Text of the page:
The Wyandotte Nation 2019 Gathering
I recently attended a unique, historic event in Upper Sandusky, Ohio, home to our Fairhaven Community since 1920. A United Methodist Church there has held in trust sacred land and burial grounds for the Wyandotte Nation since the 1840s. A local congregation, John Stewart UMC, named for the Methodist missionary who first worked with the Wyandotte in the early 1800s, hosted a unique worship service to celebrate their longstanding relationship and begin the return of the tribal lands.
The event culminated at the burial ground and mission chapel on the site of the first Christian worship with the Wyandotte. Through Christian and native worship and ceremonies, church representatives and the Wyandotte exchanged the deed for the property the church had kept in trust since 1842, when the tribe followed its own “trail of tears” to a reservation in barren Oklahoma.
More than 700 people reportedly attended this event in a small town that has preserved the memory and special relationship with the Wyandotte people. Wyandotte Chief Billy Friend spoke with emotion about the efforts through the decades that the people of Upper Sandusky preserved the tribe’s history by teaching it in their schools and recalling it throughout community heritage celebrations.
Earlier this year, I found a book, “The History of the Wyandotte Mission,” in a church archive in Maryland. The book, published in 1842, chronicles the mission of the church on the frontier of Ohio. John Stewart, an African American pastor, volunteered to proselytize the tribe.
The Wyandotte were particularly noted for their extraordinary hospitality. As eastern native tribes were forcibly removed during European settlement, they crossed into Wyandotte land. Oftentimes, the Wyandotte granted them land to resettle. At their height, the Wyandotte held land from Ohio and Indiana and north into Michigan and Canada. They were a proud and prominent nation. And they freely shared from their abundance until the United States government finally forced them to relocate as well.
Listening to the Wyandotte chief, I sensed the deep bond that endures today. Even a small remnant of the once vast nation was symbolic of the national identity and the cooperation that made a centuries-old relationship so special. The return of their land seemed to move the Wyandotte to celebrate a promise fulfilled in contrast to so many treaty violations through the years that other First Nations people experienced.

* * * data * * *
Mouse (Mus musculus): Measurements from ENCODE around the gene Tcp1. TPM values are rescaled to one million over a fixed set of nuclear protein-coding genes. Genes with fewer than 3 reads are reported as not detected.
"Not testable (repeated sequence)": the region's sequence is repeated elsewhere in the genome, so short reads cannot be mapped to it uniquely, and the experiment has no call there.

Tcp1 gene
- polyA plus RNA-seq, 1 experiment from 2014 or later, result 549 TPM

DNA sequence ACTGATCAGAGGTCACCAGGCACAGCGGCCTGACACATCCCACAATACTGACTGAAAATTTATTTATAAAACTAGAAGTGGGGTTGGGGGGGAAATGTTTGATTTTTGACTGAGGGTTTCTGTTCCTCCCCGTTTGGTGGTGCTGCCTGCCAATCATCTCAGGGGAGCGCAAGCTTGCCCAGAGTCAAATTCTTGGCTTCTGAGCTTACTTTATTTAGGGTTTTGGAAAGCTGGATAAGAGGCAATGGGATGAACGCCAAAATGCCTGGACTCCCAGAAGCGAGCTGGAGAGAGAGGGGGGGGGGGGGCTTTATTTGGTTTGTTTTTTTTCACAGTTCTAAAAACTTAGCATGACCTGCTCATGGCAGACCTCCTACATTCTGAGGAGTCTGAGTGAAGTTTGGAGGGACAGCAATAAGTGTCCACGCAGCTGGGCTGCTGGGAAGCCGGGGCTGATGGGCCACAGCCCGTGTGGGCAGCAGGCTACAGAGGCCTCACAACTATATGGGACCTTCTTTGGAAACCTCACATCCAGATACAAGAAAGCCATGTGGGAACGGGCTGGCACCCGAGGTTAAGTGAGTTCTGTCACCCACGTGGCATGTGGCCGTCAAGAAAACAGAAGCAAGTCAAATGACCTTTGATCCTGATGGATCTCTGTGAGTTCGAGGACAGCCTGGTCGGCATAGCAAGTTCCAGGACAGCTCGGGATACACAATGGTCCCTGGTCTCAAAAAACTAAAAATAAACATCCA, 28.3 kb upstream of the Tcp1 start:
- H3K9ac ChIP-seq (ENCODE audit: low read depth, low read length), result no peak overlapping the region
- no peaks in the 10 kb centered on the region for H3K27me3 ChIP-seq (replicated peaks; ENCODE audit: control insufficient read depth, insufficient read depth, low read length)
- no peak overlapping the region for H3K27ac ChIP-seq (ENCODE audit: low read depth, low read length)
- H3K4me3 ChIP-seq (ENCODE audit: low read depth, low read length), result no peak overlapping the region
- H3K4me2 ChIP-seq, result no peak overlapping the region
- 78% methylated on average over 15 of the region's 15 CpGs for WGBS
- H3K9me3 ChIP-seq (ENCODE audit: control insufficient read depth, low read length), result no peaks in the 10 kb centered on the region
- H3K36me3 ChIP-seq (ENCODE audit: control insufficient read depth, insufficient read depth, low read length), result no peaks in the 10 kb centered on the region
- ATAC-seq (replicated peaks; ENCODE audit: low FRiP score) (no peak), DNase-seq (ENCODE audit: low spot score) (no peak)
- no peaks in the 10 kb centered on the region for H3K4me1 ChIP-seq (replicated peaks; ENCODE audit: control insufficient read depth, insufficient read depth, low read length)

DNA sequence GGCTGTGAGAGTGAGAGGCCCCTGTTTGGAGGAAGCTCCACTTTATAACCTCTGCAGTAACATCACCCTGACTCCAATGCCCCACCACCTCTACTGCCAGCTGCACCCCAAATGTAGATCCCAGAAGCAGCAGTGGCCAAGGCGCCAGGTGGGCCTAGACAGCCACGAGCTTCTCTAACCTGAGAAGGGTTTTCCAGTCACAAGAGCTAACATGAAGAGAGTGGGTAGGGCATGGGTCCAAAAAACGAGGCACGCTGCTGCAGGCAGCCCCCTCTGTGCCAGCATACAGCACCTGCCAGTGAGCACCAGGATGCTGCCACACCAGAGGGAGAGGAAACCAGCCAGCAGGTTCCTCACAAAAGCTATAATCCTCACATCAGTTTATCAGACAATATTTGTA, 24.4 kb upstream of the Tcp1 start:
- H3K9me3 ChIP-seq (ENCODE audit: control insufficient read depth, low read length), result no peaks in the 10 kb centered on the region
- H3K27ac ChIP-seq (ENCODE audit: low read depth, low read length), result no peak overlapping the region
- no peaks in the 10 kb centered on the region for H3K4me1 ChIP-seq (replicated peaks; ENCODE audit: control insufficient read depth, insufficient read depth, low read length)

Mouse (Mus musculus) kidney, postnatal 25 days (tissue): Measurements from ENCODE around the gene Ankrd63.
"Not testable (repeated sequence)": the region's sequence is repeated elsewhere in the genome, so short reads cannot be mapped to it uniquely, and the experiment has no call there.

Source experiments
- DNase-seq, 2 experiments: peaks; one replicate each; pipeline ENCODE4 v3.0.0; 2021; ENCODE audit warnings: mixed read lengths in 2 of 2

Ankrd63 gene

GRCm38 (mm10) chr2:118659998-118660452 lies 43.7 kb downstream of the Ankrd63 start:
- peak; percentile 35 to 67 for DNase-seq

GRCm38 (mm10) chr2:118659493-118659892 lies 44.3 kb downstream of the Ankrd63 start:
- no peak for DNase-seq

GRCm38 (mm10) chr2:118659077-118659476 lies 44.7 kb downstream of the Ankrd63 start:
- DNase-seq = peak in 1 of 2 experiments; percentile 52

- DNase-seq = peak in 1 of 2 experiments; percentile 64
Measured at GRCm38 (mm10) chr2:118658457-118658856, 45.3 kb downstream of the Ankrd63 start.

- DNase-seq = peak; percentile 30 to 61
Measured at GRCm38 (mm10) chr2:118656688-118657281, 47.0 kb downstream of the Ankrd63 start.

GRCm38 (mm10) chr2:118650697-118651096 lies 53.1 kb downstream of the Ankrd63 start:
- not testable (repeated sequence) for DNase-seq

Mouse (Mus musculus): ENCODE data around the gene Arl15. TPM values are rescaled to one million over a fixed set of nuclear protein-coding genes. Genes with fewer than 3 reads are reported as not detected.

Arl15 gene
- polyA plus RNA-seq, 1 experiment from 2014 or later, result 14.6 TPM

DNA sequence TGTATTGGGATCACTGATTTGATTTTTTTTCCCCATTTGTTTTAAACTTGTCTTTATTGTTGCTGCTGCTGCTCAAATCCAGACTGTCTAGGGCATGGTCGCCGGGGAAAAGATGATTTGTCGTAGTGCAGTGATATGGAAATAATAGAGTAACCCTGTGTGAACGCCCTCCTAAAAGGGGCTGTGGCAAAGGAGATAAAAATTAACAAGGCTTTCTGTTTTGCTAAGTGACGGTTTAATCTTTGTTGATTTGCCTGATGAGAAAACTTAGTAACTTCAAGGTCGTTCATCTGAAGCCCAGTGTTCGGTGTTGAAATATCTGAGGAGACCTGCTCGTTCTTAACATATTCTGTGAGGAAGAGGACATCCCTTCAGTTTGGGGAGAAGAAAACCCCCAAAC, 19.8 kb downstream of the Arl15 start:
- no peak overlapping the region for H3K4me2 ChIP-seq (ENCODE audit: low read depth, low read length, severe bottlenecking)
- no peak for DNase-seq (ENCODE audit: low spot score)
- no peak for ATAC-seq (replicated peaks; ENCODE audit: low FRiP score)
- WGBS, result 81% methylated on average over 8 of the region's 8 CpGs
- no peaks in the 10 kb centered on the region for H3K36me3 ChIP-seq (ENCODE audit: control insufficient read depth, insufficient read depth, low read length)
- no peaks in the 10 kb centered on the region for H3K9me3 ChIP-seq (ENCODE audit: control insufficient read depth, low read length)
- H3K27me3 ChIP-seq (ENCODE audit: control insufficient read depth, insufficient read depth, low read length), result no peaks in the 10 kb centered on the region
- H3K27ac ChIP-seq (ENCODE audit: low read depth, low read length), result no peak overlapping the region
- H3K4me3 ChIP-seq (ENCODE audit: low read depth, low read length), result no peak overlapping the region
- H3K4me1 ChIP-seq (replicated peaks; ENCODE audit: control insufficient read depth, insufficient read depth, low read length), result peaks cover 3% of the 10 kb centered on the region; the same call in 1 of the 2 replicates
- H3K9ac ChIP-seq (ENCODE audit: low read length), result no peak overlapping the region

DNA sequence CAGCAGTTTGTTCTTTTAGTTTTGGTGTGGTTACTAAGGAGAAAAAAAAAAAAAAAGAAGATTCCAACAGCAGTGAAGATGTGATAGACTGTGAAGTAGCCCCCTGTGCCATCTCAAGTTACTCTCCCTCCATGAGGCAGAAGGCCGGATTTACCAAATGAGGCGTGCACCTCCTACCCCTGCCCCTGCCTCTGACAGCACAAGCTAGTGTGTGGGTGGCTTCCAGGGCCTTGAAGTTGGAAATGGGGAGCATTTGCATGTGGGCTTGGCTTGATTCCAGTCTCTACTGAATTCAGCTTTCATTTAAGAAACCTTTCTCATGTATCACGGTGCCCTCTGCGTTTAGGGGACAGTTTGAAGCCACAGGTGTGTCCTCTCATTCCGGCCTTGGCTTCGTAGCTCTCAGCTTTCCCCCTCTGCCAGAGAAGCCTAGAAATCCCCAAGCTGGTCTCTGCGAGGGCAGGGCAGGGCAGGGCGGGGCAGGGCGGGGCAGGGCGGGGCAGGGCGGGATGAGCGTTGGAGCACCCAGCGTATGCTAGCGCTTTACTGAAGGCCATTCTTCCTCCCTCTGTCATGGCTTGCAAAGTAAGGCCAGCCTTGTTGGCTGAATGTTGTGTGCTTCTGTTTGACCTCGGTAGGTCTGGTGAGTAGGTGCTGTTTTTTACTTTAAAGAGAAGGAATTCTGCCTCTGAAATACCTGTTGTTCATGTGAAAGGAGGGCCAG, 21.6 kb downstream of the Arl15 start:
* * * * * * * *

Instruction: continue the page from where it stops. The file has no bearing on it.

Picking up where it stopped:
On Sacred Land
I wondered if there is something sacred that remains in the Wyandotte land that we have experienced in our Fairhaven Community in Upper Sandusky. So many people have remarked, as I did on my very first visit to the campus, that there is something different at Fairhaven. The community’s people — residents, volunteers and staff — have created a culture of community that is genuine and welcoming. It’s hard to describe, but it is an experience felt almost as soon as you enter the doors.
It’s an experience of community that we have expressed in our vision statement, which moves us to build settings for older adults to experience the Spirit of “abundant life in community.”
When we think of hospitality, the hotel industry may come to mind first. But for United Church Homes, we think of the experience of acceptance, inclusion and welcome for those most often marginalized in our society. As the Wyandotte welcomed refugees and displaced people, rather than prey on them, the Wyandotte gave their land so new nations could be established.
Spirit in Community
The return of the land held in trust all those years affirms a rare but significant bond between people of vastly different cultures who have experienced community and intend to extend it to others. Maybe that is why UCH has established residential communities with the White Earth and Omaha peoples. Our communities serve impoverished older adults in Mississippi, Georgia and Florida. We have a community that primarily serves Haitian immigrants. We include and celebrate LGBT older adults in all our settings. Though still a work in progress, our mission of extending hospitality shares its spirit with the Wyandotte people on whose land we founded our first community long ago.
Sacred land bears a sacred presence or a spirit as we say. That spirit infuses all who make their home on that land. Tears of joy flowed in Upper Sandusky on a warm September day. There is joy when promises are fulfilled, honor maintained and bonds of fellowship deepened. We celebrate the spirit of the Wyandotte people on whose land we now sustain homes where all are welcome. There is a spiritual legacy of the Wyandotte that lives on in their homeland in Ohio. Perhaps that spirit continues to bless those who live there now.